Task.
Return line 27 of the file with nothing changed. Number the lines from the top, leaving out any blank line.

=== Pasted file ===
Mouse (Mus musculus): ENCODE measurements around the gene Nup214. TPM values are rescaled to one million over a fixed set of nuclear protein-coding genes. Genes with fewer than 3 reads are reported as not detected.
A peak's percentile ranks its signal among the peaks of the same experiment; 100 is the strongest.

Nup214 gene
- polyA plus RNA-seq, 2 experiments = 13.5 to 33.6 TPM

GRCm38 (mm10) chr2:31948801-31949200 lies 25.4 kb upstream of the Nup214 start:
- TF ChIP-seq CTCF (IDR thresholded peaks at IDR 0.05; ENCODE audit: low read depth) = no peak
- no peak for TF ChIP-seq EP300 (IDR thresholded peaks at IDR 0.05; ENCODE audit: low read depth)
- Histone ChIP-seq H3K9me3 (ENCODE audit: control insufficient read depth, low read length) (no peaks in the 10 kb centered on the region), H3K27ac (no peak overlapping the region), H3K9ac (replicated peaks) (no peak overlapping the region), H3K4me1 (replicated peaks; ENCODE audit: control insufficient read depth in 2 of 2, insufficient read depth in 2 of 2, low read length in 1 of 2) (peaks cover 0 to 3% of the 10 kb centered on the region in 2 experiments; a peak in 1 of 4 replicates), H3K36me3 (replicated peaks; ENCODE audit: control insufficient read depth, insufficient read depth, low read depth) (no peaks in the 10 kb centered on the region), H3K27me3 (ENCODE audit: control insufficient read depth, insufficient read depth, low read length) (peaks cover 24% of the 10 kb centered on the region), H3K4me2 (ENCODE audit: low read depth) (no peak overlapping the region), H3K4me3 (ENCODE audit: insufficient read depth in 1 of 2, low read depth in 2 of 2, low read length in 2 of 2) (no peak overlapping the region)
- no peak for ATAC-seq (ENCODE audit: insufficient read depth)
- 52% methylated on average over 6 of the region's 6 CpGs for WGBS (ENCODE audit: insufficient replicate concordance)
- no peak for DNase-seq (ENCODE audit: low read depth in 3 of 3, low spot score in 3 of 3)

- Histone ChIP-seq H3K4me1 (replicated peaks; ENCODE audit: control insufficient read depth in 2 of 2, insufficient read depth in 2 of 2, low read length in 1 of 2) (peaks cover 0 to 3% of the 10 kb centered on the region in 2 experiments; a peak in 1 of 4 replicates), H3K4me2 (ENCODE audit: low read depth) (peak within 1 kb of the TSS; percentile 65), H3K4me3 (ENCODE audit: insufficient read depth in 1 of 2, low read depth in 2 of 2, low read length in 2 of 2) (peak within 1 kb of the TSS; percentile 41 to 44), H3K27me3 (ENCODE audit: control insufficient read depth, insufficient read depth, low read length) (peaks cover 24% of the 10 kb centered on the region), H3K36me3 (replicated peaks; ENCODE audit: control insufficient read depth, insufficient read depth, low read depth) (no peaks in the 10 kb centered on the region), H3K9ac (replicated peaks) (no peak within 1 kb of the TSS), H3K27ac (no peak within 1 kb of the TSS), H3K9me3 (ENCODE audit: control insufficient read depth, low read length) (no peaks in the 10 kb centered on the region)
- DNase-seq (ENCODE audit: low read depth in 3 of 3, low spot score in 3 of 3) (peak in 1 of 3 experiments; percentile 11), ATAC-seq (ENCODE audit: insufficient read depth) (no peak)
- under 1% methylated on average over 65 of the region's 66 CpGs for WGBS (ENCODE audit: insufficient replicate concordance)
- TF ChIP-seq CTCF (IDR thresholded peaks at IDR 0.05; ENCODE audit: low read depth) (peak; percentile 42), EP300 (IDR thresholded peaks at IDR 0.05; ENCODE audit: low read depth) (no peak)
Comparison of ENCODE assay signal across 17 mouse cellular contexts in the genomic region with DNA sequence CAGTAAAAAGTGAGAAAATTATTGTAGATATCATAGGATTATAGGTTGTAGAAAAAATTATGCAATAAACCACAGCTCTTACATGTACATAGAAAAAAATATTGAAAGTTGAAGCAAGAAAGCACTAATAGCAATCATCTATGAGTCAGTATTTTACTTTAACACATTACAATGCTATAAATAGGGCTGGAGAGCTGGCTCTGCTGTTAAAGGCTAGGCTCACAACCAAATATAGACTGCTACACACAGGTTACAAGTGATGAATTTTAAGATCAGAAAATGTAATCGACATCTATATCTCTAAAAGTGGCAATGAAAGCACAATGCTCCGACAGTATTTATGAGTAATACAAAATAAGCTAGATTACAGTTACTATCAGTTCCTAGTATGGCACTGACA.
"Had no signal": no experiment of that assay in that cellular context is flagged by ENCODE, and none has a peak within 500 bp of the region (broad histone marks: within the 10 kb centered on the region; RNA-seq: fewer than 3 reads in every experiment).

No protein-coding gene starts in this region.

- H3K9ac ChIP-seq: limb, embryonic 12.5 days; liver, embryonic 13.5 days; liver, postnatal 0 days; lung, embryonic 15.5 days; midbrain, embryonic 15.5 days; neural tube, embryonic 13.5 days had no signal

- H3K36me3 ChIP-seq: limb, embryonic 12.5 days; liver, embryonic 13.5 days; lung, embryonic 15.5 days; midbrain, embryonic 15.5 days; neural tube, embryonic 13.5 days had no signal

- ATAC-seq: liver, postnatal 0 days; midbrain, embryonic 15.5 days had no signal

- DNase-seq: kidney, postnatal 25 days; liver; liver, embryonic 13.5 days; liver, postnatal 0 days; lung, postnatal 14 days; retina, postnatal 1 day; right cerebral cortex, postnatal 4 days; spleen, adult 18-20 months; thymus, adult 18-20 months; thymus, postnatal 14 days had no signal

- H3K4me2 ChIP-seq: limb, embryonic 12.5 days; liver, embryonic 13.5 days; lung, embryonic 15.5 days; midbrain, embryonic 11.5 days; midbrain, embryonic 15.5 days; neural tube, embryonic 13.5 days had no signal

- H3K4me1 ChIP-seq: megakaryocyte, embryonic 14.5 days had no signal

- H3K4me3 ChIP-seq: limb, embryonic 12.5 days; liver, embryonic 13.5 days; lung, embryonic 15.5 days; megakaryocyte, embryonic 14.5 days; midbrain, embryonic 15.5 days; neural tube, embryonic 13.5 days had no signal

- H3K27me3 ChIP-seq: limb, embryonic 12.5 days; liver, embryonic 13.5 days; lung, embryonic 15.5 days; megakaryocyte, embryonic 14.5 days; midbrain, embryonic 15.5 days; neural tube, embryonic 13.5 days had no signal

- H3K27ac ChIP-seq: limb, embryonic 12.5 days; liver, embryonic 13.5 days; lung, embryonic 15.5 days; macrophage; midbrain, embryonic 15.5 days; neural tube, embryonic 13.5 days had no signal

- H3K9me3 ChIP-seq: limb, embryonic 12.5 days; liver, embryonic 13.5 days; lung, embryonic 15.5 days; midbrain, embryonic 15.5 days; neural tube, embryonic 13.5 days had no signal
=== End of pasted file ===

- H3K27ac ChIP-seq: limb, embryonic 12.5 days; liver, embryonic 13.5 days; lung, embryonic 15.5 days; macrophage; midbrain, embryonic 15.5 days; neural tube, embryonic 13.5 days had no signal